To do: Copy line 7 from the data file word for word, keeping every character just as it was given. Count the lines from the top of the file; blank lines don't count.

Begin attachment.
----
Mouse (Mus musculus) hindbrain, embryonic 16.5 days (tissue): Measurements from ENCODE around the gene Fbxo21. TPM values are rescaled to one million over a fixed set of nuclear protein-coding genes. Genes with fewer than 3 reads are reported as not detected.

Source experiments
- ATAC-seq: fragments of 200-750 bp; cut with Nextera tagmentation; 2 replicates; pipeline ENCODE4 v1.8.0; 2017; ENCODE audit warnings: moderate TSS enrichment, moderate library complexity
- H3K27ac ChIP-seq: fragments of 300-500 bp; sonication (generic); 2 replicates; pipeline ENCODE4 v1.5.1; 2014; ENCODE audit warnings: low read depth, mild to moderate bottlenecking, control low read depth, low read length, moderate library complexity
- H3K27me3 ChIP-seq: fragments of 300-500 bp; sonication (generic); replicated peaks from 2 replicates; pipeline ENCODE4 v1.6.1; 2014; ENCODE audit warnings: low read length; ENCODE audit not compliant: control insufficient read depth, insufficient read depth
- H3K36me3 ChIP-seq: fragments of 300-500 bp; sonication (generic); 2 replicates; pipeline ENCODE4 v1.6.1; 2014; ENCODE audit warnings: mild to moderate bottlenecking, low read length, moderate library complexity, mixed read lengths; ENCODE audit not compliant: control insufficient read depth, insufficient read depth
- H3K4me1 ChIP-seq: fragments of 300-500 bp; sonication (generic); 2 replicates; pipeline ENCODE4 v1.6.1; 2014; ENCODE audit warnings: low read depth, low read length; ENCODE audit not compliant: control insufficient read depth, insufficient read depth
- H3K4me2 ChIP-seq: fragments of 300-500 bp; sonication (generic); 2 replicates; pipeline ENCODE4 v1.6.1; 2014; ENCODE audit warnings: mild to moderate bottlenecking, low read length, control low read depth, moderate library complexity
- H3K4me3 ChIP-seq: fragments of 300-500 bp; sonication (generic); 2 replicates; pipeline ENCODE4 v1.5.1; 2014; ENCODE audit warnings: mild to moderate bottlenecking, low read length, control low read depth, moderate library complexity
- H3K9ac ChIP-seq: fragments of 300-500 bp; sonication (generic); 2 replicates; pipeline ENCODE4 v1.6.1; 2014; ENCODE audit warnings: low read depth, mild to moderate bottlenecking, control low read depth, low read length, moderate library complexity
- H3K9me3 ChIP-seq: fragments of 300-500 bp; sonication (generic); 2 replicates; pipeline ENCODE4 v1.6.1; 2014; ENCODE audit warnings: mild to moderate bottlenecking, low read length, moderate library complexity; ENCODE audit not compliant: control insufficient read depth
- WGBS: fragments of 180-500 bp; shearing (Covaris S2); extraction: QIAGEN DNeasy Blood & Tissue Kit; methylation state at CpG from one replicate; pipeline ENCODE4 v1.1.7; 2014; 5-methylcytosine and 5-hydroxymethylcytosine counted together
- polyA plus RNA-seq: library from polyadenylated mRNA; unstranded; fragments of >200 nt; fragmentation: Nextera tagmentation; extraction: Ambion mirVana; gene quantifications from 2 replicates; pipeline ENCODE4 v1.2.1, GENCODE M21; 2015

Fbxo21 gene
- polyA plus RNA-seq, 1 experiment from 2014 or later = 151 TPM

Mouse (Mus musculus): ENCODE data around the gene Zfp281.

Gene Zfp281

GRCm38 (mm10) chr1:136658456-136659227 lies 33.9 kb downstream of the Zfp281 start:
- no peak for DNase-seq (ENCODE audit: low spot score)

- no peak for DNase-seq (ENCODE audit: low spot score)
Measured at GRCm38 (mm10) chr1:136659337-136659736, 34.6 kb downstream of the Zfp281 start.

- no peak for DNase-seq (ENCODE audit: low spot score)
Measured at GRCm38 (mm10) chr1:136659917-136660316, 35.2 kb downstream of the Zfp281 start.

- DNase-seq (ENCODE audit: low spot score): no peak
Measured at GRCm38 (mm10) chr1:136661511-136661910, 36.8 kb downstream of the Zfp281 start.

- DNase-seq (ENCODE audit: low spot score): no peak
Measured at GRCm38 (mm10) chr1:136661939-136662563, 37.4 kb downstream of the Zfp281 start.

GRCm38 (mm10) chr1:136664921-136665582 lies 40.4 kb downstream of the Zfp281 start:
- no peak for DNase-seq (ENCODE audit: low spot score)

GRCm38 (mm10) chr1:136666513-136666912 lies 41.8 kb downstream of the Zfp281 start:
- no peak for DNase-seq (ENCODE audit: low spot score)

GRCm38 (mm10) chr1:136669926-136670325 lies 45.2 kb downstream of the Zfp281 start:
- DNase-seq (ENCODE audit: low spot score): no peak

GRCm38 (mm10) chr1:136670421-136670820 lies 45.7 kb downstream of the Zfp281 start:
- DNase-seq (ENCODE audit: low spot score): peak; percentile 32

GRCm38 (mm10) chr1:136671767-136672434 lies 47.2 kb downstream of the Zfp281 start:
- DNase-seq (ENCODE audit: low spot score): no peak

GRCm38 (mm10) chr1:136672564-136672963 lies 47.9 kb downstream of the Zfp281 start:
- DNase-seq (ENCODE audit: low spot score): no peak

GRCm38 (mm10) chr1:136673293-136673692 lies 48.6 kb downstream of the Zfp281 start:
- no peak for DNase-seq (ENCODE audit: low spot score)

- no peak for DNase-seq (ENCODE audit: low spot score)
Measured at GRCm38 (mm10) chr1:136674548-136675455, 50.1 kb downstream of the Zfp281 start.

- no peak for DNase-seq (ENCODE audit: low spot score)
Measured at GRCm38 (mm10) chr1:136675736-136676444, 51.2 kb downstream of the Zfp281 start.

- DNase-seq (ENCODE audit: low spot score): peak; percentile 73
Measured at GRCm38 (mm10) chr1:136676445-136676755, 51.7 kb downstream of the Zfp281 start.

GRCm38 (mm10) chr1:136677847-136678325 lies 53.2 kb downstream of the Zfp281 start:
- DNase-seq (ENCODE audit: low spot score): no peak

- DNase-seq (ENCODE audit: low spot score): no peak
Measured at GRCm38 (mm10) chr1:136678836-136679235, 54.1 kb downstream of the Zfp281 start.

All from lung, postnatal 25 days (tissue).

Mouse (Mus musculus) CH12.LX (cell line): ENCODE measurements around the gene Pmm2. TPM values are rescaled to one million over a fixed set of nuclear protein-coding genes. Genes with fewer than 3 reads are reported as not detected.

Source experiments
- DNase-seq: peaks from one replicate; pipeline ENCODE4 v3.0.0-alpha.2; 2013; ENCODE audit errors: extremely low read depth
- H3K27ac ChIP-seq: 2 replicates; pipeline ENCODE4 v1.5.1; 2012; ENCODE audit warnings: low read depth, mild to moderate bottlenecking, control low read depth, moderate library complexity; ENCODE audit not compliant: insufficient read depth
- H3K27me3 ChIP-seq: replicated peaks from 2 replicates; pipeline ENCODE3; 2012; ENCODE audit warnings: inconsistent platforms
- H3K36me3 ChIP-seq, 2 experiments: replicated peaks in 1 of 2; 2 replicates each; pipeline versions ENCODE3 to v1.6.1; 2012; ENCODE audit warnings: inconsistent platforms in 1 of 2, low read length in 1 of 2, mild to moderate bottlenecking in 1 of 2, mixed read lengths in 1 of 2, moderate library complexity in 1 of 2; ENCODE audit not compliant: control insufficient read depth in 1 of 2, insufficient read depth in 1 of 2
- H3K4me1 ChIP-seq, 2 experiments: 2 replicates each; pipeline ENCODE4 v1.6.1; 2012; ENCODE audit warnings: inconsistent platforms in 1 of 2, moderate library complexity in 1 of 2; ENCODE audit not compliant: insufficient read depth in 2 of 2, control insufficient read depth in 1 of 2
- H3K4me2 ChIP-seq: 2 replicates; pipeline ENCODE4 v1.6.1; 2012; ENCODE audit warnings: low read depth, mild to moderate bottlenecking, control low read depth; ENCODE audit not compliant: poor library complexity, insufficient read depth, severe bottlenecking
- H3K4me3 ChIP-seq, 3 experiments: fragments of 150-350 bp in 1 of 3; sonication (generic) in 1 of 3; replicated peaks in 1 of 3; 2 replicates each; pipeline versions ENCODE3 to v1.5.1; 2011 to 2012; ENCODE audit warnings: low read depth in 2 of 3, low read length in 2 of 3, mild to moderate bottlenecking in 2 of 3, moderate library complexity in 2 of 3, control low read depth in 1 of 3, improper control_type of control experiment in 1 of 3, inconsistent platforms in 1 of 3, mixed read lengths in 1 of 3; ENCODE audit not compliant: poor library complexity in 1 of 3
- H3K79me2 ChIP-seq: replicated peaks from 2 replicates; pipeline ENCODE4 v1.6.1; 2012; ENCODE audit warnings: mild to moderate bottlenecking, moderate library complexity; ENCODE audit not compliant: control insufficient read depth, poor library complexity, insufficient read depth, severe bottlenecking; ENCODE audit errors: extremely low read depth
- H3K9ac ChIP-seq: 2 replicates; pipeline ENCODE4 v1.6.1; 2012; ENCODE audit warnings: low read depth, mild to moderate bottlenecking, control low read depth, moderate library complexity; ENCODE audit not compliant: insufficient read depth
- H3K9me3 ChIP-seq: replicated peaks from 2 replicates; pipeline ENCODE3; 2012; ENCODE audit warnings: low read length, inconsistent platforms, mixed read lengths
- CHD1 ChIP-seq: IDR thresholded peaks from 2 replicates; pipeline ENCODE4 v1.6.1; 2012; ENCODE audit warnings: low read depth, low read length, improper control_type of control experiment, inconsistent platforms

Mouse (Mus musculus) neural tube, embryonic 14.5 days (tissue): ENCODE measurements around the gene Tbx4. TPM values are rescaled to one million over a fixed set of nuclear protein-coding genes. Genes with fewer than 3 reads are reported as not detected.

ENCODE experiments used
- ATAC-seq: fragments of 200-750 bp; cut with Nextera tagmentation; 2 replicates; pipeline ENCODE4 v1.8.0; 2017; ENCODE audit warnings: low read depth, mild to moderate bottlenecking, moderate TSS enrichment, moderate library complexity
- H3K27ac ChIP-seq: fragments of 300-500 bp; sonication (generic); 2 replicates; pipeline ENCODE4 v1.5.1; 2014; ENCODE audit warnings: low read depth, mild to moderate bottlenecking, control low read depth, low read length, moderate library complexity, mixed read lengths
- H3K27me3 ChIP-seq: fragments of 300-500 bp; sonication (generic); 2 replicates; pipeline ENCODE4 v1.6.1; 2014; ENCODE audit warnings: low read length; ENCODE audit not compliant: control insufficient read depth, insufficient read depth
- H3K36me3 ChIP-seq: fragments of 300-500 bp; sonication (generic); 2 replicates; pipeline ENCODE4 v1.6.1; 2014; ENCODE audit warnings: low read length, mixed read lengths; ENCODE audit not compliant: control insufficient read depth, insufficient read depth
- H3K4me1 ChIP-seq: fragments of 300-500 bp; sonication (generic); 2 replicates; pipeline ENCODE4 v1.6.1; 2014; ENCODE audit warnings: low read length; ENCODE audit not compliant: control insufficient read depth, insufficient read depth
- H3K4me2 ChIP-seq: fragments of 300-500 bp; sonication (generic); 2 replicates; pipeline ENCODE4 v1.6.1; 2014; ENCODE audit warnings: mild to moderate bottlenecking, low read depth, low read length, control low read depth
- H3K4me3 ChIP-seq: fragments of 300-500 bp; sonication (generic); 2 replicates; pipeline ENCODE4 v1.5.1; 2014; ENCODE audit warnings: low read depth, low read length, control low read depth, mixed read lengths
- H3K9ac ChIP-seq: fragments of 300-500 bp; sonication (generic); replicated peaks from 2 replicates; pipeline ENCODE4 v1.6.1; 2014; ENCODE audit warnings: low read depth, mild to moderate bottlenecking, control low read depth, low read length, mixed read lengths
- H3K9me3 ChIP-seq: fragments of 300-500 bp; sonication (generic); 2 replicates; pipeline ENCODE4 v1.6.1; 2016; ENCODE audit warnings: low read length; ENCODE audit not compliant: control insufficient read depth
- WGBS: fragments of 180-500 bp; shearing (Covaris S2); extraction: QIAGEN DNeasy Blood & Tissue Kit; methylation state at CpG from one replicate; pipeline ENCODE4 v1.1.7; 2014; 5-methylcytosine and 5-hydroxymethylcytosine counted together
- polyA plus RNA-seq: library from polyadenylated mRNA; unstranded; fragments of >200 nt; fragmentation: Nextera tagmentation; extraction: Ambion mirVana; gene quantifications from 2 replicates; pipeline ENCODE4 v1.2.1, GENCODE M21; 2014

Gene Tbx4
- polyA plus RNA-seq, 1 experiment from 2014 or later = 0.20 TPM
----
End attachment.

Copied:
- H3K4me1 ChIP-seq: fragments of 300-500 bp; sonication (generic); 2 replicates; pipeline ENCODE4 v1.6.1; 2014; ENCODE audit warnings: low read depth, low read length; ENCODE audit not compliant: control insufficient read depth, insufficient read depth